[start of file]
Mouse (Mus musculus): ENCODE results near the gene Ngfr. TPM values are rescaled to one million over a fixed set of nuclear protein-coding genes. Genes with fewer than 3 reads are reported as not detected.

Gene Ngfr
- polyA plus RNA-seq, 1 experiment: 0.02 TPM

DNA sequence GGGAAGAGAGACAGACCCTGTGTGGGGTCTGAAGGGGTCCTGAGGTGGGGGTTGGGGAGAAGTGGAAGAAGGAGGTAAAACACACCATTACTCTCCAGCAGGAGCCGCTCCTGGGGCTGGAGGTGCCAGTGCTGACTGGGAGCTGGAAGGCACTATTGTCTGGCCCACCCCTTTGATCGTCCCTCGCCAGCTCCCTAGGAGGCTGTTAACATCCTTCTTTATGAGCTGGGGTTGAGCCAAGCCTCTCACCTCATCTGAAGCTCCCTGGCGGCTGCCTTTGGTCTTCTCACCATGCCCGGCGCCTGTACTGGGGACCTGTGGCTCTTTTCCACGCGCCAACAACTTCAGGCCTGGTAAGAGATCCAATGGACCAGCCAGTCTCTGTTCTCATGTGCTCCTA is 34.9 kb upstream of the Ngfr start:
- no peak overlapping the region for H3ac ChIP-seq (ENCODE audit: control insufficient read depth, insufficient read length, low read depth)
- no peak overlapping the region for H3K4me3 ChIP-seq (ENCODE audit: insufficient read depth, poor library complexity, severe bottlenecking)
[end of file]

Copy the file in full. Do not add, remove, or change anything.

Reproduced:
Mouse (Mus musculus): ENCODE results near the gene Ngfr. TPM values are rescaled to one million over a fixed set of nuclear protein-coding genes. Genes with fewer than 3 reads are reported as not detected.

Gene Ngfr
- polyA plus RNA-seq, 1 experiment: 0.02 TPM

DNA sequence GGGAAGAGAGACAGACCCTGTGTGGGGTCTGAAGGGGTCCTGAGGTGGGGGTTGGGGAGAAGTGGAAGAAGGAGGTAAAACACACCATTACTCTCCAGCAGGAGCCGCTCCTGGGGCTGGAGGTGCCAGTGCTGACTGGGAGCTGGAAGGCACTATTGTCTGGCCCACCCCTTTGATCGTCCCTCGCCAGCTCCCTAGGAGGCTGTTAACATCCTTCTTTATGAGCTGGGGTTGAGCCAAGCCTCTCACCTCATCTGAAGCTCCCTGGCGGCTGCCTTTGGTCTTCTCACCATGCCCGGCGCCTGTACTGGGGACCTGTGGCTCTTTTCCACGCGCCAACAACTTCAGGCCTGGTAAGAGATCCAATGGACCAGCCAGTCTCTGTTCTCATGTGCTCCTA is 34.9 kb upstream of the Ngfr start:
- no peak overlapping the region for H3ac ChIP-seq (ENCODE audit: control insufficient read depth, insufficient read length, low read depth)
- no peak overlapping the region for H3K4me3 ChIP-seq (ENCODE audit: insufficient read depth, poor library complexity, severe bottlenecking)